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E&M level coding

  1. #1
    Default E&M level coding
    Medical Coding Books
    I'm sure this has been addressed in the past but I am curious about ER admit codes and what qualifies for a level 4 or 5. I have providers here that tell me that an ER admit has to be either a level 4 or a level 5, based solely on the fact that the patient was admitted. Is this true?

    Also, for the ROS, I keep getting conflicting info so I could use some clarification on this. I have read the guidelines over and over and just can't seem to grasp it. I come across many charts that state the ROS is as per HPI. Does this count and if so, can you count the info from the HPI again for the ROS?

    And lastly, for critical care codes, I know that the CPT book clarifies some of the tests that are inclusive to cc codes, but are there more things included in the cc codes that aren't listed there? Like the intubation for instance, the gastric is included, does that mean that an ET tube is not? What if you have a chart and it specifies that the doc spent 40 minutes providing critical care minus the time that it took for the other procedures performed. How do we know how long it took to do a certain procedure? How are we suppose to calculate that?
    Last edited by LTibbetts; 01-25-2010 at 12:24 PM.

  2. #2
    Location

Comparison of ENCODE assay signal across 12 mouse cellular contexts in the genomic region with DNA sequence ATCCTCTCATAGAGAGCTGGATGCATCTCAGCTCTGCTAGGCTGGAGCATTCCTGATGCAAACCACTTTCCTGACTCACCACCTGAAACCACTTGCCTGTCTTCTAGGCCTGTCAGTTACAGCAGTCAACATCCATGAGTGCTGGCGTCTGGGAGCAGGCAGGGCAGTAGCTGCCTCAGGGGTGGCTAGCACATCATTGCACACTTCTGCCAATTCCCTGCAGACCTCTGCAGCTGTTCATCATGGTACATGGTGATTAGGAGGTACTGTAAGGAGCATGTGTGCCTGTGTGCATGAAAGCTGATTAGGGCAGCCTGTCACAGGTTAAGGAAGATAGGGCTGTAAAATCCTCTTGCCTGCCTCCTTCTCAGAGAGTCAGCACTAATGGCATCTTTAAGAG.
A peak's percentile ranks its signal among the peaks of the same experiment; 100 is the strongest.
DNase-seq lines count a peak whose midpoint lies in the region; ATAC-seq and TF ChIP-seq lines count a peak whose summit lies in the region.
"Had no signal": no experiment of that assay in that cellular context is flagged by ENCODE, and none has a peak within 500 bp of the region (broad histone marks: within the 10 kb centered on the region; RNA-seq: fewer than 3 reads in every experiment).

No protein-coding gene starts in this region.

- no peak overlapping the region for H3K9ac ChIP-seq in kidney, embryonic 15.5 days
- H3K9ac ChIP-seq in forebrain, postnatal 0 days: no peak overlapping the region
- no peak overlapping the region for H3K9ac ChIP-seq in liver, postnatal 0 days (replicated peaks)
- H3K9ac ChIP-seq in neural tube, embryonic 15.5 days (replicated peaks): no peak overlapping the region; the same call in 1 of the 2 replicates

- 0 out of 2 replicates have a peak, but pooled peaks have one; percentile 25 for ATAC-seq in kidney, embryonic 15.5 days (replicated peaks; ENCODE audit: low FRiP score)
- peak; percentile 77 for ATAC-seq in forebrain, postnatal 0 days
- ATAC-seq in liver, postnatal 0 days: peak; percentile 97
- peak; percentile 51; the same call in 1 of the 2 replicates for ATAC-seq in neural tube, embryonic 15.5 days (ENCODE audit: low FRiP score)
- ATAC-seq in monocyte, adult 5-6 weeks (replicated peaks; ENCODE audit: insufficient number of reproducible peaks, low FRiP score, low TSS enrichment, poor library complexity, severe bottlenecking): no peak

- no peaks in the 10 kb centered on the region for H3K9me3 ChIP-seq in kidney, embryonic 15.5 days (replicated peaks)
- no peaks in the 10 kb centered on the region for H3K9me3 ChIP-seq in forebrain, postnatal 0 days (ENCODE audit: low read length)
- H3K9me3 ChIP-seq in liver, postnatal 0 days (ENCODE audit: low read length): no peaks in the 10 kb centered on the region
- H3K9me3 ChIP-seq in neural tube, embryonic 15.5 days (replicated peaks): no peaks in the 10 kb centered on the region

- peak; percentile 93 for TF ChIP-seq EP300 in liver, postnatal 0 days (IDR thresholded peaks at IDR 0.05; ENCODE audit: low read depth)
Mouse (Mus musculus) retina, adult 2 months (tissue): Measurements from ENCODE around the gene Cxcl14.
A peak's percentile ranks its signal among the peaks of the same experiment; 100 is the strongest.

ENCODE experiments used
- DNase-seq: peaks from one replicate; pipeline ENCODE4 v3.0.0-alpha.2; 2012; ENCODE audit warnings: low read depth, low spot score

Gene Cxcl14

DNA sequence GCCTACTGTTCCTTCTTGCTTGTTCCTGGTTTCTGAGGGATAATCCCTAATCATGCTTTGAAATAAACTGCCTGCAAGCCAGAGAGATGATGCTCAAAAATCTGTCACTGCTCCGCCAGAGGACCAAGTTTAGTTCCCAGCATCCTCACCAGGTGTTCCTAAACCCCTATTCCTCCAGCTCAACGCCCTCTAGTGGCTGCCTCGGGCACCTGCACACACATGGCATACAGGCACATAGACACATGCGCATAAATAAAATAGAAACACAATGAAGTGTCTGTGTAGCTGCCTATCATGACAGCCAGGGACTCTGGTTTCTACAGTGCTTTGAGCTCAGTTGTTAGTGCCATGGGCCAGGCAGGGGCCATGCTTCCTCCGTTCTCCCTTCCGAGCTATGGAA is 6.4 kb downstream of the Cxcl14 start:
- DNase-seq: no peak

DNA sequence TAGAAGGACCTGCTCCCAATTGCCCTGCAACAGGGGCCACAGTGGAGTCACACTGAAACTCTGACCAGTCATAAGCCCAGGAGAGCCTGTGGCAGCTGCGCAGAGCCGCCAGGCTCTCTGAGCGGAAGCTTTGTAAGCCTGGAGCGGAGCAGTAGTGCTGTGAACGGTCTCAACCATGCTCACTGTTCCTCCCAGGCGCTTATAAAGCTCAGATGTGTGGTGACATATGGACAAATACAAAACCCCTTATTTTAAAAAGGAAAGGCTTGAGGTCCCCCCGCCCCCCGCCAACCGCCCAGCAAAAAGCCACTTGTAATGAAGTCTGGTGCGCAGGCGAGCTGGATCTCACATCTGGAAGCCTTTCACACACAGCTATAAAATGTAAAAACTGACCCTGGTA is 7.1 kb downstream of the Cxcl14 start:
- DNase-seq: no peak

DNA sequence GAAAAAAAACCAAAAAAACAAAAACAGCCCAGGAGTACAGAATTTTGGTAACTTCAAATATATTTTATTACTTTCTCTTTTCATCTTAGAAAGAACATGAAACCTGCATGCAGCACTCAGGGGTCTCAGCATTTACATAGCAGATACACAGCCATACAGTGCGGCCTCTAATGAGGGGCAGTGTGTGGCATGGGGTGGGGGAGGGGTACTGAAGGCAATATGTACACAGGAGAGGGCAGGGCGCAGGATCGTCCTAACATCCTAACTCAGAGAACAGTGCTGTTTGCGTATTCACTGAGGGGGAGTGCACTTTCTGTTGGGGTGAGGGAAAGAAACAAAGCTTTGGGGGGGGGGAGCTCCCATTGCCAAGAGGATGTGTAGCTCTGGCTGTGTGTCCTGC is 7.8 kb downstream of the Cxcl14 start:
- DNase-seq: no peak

Milwaukee WI
    Posts
    4,466
    Default It would help to divide you questions
    Leslie,
    It would help to divide this into three separate threads.

    My responses, as always, are specifically applied to coding for the professional fees ONLY.

    ER ADMIT CODES - there is no such thing. Are you talking about ER codes or Initial Hospital Visit codes? If service is provided in the ER to a patient who is then admitted to the hospital by the same physician who provided the ER service, then only the Initial Hospital Visit should be coded - The documentation will determine the level of the code.

    ROS vs HPI - If the ROS documentation reads: Full 14-system ROS performed and negative other than HPI - then I would count it. BUT beware -- you need to check with your local carrier as to what language they will accept on the ROS. More and more are requiring that each system be outlined individually. If it just says "ROS as per HPI" then I will count only what I don't need for HPI elements from the HPI paragraph as ROS. A lot of doctors lump everything in the history section into one big paragraph and the coder needs to sift through to find and apply the information where needed.

    CRITICAL CARE - if the documentation says "40 minutes minus procedures" then you CANNOT tell how much time was spent in critical care, so you cannot code critical care. If the documentation says "40 minutes exclusive of procedures" then you know that 40 minutes was spent in critical care.

    Hope that helps.

    F Tessa Bartels, CPC, CEMC
    Last edited by FTessaBartels; 01-26-2010 at 12:40 PM.

  3. Thumbs down E&M Level Coding
    I have to respectfully disagree with your information FTessabartles. You stated that the er admit would be included with the IP. Please be sure to read your 72 Hour Rule. If it is non-diagnostic, and there is not an exact match between the diag codes, you would bill the ER separately from the IP.

  4. #4
    Default